I had to light my candle by touch alone. For a moment, the smoke of the match overpowered the other smells permeating the air.
The relief didn’t last long.
My eyes hurt. Either because of the smell, or because I watched the stars for too long. I watched for hours. When I close my eyes, I can still see the millions of pinpricks spot my vision.
The periscope lets in too much light. I wish I could watch the stars through the filter of a screen. The bright unfiltered starlight can’t be good for my eyes.
But I suppose it doesn’t matter.
Whenever I stop writing, the silence overwhelms me. I just have to keep writing, to keep the scratching of pencil on paper going.
Pencil, because ball-points don’t work in zero-gravity. I thought I was used to the lack of gravity by now, but every reminder and inconvenience makes me want to claw my eyes out.
It’s not just the pencil, it’s everything. It’s how I have to clip my notebook to the desk lest it float away. It’s the weightlessness of my limbs. It’s the numerous bruises from when I pushed myself from the walls too forcefully and smashed against the other side. It’s the way the candle flame is perfectly round on the wick.
I never thought I’d miss the shape of fire. It doesn’t even flicker properly and the light is much less bright. I can barely see enough to write this. The flame is blue and there’s no yellow at all.
However much I hate it though, I don’t dare blow it out. It’s my only source of light. The only thing keeping my little bubble around the desk separated from the oppressing darkness all around me.
I don’t dare turn around and look at the black hole that is the hallway housing the berths.
Thinking of the darkness behind me reminds me of the smell. The smell is never far from my mind, but I relish every moment of relief. It’s in my nose, in my lungs. It clings to the back of my throat until I have to suppress a retch.
You’d think the lack of gravity would affect the smell. And you would be correct. Of course it does.
It makes it worse.
The sweet, putrid almost cloying scent…
I keep catching myself staring at the blackened screens. I keep wanting to see the stars, maybe even a planet. I could grab the periscope again, but my eyes still hurt from before and I’m sick of watching the stars move by. It may not look fast, but the fact that I can see them moving at all indicates how fast we’re going. Every second the ship drifts off farther away from home.
I have no idea where we are. We could be light-years away from Earth for all I know. The constellations are warped. Unrecognisable. For all I know not even a single star I can see now is even part of one of Earth’s constellations.
I miss the moon…
A loud growl from my stomach just scared me half to death. Suddenly I feel the hunger again, like my body suddenly realised I haven’t eaten in days. After the loud sound, the silence seems all the more heavy. I just keep writing, keep up the scratching.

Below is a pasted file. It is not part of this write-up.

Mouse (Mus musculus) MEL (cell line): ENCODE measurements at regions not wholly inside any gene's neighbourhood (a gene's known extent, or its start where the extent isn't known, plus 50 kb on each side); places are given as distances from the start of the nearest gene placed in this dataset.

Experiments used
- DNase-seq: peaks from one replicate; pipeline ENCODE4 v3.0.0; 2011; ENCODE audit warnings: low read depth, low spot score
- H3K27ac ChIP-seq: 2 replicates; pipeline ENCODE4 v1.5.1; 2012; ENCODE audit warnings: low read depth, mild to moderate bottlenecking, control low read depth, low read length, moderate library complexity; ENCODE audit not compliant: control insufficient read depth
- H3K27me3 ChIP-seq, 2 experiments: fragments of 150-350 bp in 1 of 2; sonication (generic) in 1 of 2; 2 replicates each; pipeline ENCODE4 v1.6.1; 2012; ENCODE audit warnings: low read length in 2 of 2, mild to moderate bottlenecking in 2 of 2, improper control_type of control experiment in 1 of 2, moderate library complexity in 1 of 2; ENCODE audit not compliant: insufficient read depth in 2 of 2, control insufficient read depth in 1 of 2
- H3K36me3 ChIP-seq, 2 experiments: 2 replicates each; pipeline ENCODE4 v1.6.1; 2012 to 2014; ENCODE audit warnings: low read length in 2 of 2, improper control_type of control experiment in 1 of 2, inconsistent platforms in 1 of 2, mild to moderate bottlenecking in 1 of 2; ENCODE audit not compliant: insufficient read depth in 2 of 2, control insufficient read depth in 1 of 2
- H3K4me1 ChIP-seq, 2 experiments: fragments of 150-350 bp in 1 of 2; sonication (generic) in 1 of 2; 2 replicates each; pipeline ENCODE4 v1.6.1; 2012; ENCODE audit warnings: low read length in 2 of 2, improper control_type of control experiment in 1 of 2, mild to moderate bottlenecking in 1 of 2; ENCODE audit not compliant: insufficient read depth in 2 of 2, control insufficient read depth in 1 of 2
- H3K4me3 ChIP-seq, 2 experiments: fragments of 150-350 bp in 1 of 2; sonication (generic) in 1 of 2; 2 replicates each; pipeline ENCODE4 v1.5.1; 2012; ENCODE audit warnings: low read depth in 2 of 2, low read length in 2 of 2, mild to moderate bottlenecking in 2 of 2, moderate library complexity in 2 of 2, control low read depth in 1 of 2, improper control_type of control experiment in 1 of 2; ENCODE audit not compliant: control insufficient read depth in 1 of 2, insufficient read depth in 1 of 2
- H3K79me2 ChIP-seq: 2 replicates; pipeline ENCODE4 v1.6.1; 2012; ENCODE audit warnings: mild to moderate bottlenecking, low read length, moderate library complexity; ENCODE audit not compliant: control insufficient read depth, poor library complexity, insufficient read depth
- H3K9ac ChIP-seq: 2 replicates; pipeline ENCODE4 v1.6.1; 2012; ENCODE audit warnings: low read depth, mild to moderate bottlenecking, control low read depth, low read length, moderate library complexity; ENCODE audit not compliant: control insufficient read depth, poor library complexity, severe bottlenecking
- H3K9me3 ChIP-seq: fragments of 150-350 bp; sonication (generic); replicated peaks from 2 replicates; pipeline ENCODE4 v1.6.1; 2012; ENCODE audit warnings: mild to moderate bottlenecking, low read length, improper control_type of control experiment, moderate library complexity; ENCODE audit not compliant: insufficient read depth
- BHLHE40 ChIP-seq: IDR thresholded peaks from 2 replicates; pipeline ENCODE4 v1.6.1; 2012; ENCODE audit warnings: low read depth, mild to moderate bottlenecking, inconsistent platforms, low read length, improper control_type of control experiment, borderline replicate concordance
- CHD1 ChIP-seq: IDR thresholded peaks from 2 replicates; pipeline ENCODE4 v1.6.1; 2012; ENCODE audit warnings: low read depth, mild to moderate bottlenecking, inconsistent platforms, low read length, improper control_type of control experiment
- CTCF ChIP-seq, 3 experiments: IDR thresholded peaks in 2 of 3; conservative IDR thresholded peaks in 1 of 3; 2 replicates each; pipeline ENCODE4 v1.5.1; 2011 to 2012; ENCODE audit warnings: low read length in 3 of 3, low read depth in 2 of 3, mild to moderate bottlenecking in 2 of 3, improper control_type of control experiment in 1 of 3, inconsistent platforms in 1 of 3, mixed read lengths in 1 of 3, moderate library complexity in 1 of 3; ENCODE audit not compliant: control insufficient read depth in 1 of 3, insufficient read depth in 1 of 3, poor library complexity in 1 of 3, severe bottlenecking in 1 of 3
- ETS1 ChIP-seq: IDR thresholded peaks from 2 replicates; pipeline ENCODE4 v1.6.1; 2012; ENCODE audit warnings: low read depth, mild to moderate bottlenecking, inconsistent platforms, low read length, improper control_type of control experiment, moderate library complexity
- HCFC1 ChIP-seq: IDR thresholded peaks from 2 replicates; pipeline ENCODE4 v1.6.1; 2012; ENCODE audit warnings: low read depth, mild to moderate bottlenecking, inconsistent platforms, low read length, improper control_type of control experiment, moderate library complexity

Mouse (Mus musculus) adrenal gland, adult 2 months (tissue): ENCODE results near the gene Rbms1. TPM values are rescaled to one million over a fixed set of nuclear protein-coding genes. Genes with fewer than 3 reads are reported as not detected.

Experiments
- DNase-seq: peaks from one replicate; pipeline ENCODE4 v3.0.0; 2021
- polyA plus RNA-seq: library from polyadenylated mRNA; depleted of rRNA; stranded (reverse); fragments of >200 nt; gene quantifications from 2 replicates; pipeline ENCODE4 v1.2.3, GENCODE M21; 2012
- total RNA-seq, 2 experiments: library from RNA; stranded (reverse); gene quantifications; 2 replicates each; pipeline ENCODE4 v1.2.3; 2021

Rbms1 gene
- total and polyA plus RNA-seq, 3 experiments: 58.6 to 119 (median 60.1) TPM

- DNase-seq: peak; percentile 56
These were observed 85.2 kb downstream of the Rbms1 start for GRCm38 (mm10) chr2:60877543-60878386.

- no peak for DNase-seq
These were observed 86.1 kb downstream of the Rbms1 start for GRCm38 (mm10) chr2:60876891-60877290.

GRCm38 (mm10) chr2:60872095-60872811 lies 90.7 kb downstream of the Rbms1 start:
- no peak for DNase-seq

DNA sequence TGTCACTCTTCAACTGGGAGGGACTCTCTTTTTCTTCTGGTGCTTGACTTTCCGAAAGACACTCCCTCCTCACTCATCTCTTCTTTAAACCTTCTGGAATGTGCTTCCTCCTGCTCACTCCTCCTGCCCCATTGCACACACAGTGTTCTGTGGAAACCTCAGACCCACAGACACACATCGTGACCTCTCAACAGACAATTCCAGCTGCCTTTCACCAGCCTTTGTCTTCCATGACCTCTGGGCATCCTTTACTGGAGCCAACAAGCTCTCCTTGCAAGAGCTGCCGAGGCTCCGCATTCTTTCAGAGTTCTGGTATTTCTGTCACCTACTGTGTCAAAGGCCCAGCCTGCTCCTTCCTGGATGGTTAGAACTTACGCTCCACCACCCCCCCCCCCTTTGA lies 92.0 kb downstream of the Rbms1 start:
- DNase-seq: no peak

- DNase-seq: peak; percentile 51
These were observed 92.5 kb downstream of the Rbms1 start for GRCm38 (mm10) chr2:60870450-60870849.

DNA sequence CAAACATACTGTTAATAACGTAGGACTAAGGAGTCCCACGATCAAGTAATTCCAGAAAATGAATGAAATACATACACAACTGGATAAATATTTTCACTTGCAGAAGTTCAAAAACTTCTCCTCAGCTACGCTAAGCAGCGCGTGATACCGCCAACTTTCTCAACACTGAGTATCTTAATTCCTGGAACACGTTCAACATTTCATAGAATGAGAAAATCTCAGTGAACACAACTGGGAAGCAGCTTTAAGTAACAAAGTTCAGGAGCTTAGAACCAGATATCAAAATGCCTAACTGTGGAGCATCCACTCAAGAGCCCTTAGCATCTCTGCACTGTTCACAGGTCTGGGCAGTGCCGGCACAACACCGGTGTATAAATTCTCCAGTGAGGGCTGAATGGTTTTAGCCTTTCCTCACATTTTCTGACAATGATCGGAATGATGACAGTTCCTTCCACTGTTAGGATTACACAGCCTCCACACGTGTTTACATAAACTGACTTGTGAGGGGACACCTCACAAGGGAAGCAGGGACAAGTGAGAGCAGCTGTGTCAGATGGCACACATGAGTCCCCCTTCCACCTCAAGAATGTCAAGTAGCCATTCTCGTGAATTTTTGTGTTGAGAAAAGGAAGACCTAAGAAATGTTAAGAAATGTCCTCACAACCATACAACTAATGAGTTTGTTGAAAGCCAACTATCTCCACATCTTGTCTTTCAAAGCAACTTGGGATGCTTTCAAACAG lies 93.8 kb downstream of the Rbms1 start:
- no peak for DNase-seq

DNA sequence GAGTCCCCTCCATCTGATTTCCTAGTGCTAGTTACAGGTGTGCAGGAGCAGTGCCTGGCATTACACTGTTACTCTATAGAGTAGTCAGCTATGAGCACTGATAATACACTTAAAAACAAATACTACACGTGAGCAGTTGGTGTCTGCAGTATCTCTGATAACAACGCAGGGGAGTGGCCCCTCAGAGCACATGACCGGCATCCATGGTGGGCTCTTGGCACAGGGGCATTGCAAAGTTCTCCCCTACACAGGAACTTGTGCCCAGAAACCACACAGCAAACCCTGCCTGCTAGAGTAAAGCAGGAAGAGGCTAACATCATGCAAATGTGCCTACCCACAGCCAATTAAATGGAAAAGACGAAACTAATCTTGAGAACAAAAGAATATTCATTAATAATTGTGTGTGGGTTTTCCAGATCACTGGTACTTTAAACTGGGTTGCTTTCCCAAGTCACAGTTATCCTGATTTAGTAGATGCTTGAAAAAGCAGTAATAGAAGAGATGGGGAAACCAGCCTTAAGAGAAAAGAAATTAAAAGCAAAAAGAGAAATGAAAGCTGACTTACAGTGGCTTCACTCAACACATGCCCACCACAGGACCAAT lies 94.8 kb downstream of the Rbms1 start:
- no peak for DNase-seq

If I don’t focus on my pencil, then my breathing seems much too loud. I can hear the heavy air rush through my nose, into and then out of my lungs. I can hear my blood pumping through my veins.
The rush of blood in my ears reminds me of radio static. But the radio went silent along with all the other sounds in the ship. All the ambient noise that I didn’t even register anymore after months aboard…
The buzzing of the lights, the static of the radio on standby, the rumble of the air-purifier, the whirring of the fans.
The voices of the crew.
Don’t think about that, keep writing. Anything, it doesn’t matter, just keep writing, keep the words going, keep the sounds going.
The sound is so normal. A sound I heard on Earth, at home. A sound from before everything went wrong. Before the food ran out and the power shut off.
Why didn’t I give up when the radio died? Then I wouldn’t still be here now slowly going mad. I can’t even look at the darkness. The thought sends my mind reeling, my hands shaking. I can’t even sleep because I’d have to blow out my candle and I cannot do that!
My fingers should hurt from all this writing, but instead, they just feel numb. The heating shut off along with everything else and the air is as cold as it is sweet. At least the cold promises to stifle the smell.
I should have given up with the rest of them, but I promised myself not to give up. Even if all hope was lost. I promised myself I would keep documenting until the end. I will not go back on a promise. Even if it means breathing in the sweetness. Even if it means unbearable hunger. Even if it means taking increasingly deep breaths as my lungs struggle to filter oxygen out of the air.
It’s like the smell is pushing the oxygen from my lungs. It hurts. But it won’t be for much longer.
I hope by the time someone finds the ship, our bodies will have long since mummified.
I don’t want to subject anyone else to this smell.
Posted elsewhere: r/nosleep titled ‘The Smell In My Space Ship’